asc, asc kids, asd, asd kids, autism, autism parenting, autistic spectrum condition, autistic spectrum disorders, parenting
Wow. I feel like I’ve let my team down–I was going to try and post every other day, this month. That is not going well.
However, I had forgotten that the kids are on Easter break, at the minute. I have been refereeing 2 high-needs autistic kids (most autistic people have high needs, to be honest–all I’m saying there is, my kids are obviously autistic in a way that makes it a little easier to qualify for support) and trying to do battle with an astonishingly bad cold + sore throat. (I’ve lost my voice, unless I talk in an unvarying monotone about an octave below my usual lower range… it’s great, I literally sound like a robotic dude who can’t show any emotion or alter my volume at all.)
My kids are wonderful. They really are, and I spend a lot of time these days feeling awful about all the times I invaded their privacy, by posting on the internet about their meltdowns and toileting needs and self-harm and other things. I didn’t know any better; I thought it was okay, because in so many cases, I was posting about my own childhood and adolescent struggles, as well. Even now, I probably go too far sometimes, because there is SO MUCH overlap between the way my kids are, and the way I was/am.
I mean, I was an adult before I learned how to make eye contact, and it still physically hurts, most of the time; I couldn’t put on my own socks until I was older than my “severely autistic” daughter, who, at age 12, can put her own socks on. My son (diagnosis of classic autism as well, but in the USA he would qualify for Level 2 Support, not my daughter’s Level 3 Support) uses zippers and buttons more effectively than I can. My daughter and I can barely sleep–my son seems to sleep fine. My son and I can speak, although we need some help being interpreted–my daughter is functionally non-verbal.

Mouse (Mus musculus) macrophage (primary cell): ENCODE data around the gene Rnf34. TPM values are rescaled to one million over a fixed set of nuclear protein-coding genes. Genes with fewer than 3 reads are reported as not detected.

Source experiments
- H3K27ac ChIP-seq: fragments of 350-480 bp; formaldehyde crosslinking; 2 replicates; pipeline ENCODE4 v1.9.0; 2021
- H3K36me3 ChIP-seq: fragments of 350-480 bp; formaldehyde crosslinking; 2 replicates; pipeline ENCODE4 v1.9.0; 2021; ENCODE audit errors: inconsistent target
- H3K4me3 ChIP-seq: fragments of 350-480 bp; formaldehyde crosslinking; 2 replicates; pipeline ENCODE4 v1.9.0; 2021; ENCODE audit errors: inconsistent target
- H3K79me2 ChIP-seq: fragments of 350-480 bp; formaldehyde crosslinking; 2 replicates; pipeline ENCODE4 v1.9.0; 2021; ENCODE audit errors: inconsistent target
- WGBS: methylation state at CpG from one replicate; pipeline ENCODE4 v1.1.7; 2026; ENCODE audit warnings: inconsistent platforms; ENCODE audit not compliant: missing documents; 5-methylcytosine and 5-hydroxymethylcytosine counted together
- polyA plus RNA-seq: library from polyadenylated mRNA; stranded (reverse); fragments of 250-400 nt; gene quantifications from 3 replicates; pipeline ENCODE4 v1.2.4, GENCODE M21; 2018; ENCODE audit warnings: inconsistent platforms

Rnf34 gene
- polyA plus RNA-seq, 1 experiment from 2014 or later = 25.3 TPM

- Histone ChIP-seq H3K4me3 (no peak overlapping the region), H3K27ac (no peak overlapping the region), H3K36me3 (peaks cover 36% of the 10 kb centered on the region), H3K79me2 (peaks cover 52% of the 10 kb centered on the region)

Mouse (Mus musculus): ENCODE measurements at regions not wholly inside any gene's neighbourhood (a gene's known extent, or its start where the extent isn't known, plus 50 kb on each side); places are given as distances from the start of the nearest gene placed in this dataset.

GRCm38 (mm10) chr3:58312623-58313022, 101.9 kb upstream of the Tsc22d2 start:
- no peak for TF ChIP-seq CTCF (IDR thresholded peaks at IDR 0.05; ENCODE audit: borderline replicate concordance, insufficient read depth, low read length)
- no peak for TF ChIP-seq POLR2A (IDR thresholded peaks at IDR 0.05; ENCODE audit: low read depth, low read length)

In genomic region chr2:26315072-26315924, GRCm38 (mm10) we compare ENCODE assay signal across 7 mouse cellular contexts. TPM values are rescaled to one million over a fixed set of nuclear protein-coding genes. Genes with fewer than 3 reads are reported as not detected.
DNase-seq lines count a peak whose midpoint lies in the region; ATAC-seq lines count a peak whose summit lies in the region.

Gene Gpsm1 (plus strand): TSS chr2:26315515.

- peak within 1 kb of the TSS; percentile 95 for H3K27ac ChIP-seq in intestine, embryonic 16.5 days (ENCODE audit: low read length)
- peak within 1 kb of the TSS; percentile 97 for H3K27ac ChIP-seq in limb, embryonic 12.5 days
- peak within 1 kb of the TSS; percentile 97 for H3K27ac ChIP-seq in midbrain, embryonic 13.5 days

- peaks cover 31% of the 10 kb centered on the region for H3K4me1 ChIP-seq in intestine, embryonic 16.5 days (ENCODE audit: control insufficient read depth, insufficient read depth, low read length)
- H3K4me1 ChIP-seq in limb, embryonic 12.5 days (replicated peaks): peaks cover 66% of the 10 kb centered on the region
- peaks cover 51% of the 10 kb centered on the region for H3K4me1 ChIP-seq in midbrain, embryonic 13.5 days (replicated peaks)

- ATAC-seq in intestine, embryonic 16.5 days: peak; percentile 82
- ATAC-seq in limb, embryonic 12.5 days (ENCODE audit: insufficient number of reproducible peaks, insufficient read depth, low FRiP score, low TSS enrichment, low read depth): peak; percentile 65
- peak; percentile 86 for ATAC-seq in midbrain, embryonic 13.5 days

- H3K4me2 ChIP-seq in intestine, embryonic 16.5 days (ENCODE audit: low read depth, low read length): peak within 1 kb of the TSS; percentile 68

My IQ has never tested lower than 122 (self-test) and never higher than 145 (let’s split the difference and say it’s around 130, shall we?) and I have a first-class science degree from a British university, but I can’t walk outside alone because my social deficits have led to a lifetime of bullying and genuine fear for my own safety. My kids don’t cooperate well enough to test their IQs, and they currently attend a school which will, eventually, offer them the chance to get 2 or 3 A-levels (4 A-levels is roughly the equivalent of a high school diploma, in the States) but they are confident, excited people who have never been ostracised for being different, who fly out the front door and head down the street without hesitation if I say we’re going to the playground.
In short, our experiences are very similar, and also, very different. That’s autism, to be fair. We autistic people all have very similar, very different experiences and reactions. (Just like neurotypical people.)
For all that my kids and I have faced similar challenges and I *know* how rough being autistic can be, I hope they know how loved and amazing and beautiful they are. YES, being a parent is the hardest job on the planet; YES, autism brings its own challenges to the situation; YES, there are things my kids might struggle with less, were they not autistic; but I would not change my kids for anything. I hope they understand that, and I hope that when they are my age, they will love themselves the way I love them, regardless of their unique struggles.
Final note, summarizing the “who has it worse, me or my kids” question (which isn’t a good question anyway): it’s called the autistic spectrum for a reason–it is a spectrum–but it’s not linear. It’s more like a sphere, and we all have “high” and “low” points on it, regardless of cognitive ability. I am great with language (at least, written language and one-to-one conversation) but terrible at motor skills and perception, and somewhat bad at sensory filter and executive function. Rebecca Burgess has done one of the best graphics I’ve seen, which explains her “high” and “low” functioning areas… please, try to keep this graphic in mind, when thinking/talking about autism: